I have been participating in a LinkedIn discussion for designers in which the QR Code haters are out in force. The consensus was that QR Codes are dead because they are ugly, there are more innovative technologies out there, and designers don’t like them.
If you ask me, that’s the wrong way to look at it. This isn’t about what’s innovative, what’s aesthetically pleasing, or what designers like. It’s about what accomplishes the goal set by the client. If QR Codes are the response mechanism (or one of the response mechanisms) that accomplish that goal, then great.
Designers should be thinking more about matching goals to channels than what looks pretty and stimulates their personal interest.
Scanbuy has an interest use case that I think exemplifies QR Codes at their best. The use case comes from SeaWorld, which wanted to drive traffic to its mobile app, where it could communicate park details and share special features.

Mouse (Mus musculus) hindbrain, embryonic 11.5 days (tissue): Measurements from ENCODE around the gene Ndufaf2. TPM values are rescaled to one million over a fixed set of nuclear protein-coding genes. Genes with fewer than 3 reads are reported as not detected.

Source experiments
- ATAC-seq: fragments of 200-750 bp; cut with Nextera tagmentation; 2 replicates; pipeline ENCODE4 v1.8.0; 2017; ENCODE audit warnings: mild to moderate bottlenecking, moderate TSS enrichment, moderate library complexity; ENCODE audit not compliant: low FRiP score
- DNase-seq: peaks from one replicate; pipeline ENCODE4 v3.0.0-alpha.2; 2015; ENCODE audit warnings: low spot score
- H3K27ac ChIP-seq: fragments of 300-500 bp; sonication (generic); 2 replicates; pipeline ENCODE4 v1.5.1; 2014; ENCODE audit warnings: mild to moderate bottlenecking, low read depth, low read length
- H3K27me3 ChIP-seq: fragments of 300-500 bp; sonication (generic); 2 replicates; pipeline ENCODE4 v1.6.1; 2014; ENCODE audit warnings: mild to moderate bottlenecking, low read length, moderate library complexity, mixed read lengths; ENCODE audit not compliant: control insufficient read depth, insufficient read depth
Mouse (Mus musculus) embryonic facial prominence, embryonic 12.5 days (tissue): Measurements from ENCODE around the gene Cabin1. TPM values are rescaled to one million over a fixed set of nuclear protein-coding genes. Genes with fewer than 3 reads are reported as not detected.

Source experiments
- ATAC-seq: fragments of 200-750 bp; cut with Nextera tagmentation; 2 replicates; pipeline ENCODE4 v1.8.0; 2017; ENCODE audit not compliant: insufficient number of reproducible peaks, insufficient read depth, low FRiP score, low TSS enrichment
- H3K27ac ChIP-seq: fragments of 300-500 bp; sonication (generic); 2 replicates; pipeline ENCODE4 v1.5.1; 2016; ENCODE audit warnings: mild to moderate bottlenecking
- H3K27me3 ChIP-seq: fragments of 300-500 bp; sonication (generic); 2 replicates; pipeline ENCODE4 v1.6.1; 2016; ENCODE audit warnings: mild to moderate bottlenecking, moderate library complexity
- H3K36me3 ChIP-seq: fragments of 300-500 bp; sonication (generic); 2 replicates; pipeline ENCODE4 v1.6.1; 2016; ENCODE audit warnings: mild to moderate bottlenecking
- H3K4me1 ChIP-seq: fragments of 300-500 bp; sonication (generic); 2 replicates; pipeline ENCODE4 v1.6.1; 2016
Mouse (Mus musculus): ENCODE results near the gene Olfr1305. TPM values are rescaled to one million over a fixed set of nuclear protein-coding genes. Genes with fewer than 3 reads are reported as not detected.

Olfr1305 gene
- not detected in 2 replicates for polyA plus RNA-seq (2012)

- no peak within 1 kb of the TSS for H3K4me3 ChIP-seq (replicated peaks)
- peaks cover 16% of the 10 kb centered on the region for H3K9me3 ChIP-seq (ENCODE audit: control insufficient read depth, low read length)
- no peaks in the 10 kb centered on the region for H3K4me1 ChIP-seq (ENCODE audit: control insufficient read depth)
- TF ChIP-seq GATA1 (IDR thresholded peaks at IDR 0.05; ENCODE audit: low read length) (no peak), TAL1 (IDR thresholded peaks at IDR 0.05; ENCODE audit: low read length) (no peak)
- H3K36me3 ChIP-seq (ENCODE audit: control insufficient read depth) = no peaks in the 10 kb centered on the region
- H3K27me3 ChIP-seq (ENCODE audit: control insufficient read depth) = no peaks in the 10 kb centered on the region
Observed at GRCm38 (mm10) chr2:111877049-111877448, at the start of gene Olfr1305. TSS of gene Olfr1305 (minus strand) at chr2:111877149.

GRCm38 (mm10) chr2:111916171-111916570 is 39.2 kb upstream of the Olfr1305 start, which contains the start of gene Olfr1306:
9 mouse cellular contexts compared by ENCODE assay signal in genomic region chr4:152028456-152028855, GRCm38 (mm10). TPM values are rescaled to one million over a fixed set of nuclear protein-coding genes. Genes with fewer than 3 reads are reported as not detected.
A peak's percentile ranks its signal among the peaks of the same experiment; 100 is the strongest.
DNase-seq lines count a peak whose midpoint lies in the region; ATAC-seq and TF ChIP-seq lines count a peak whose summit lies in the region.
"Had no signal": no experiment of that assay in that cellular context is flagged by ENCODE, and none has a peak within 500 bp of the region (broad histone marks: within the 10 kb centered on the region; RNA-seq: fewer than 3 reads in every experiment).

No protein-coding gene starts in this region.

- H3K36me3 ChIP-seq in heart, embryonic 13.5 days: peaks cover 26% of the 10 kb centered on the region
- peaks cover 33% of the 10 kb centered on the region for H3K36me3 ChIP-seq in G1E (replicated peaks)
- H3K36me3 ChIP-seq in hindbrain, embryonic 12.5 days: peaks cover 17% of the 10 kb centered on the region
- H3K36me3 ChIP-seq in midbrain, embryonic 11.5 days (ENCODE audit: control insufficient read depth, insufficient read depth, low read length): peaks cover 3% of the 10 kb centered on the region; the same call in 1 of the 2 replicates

Using the tagline “Put the Park in Your Pocket,” SeaWorld added QR Codes to signs throughout the park to drive visitors to the app. In addition to providing general information about the park, the app included features of real value to the user, such as a car-finder, wait time information for popular shows, and GPS navigation throughout the venue. SeaWorld also generated 20,000 app downloads in just six weeks.
That doesn’t sound like QR Codes are dead to me. It sounds like a great match of campaign goals to marketing channel.